The French seed sector can attribute much of its excellent international reputation to good climate conditions, crop diversity and bountiful output. During the 2012-2013 campaign, the sector exported 1.9 billion dollars’ worth of seeds, a whopping 15% increase from the previous year. These figures make France the world’s number one seed exporter, placing it ahead of the United States and the Netherlands.

A well-structured sector

The French sector has 72 selection firms creating new varieties of seeds and 249 firms dedicated to their production. During the 2012-2013 campaign altogether, these companies employed 15,000 people and generated a turnover of 4.2 billion dollars.
The performance of French firms relies significantly on corn and sunflower seeds, which accounts for more than half of the exported seeds and a turnover of 1.05 billion dollars.Retour ligne automatique
Vilmorin-Limagrain is the number one French seed group, controlling many companies in the sector, such as Clause, Tézier, LG seeds or Advanta. As for crops, it is ranked as the 5th seed company in the world and is number one in Europe. It also has a strong hold on the North American market through its subsidiary, AgReliant.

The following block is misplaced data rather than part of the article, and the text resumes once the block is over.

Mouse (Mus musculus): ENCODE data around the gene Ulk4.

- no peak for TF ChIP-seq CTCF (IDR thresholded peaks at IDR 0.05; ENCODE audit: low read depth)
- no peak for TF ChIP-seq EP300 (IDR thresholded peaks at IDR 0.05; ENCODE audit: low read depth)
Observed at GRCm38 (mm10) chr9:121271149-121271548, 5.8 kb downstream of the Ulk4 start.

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Linseeds– Wikimedia commons

A strong International presence

Located in more than 150 countries, French seed companies are expansive and well-integrated in the global seed market. France has managed to remain adaptable to global competition by not limiting expansion to a specific region of the world. 70% of the companies’ exports stay within the European Union, Germany being the most frequent destination. Outside of the EU, Russia, Ukraine and North Africa are big consumers as well.

The Future of the sector

According to the FAO, the world’s agricultural production has to increase 70% by 2050 in order to feed the additional 2.3 billion people the world will host by then. The French companies of the seed sector are well-known for the development of new species, and have mobilized to meet this challenge. Seed breeders team up with lab scientists to produce new varieties that are more resistant to difficult climate conditions or specific parasites. The resultant increases in yield can be huge. For instance, the average yield of wheat has tripled in 40 years and corn, initially a tropical plant, is migrating farther North.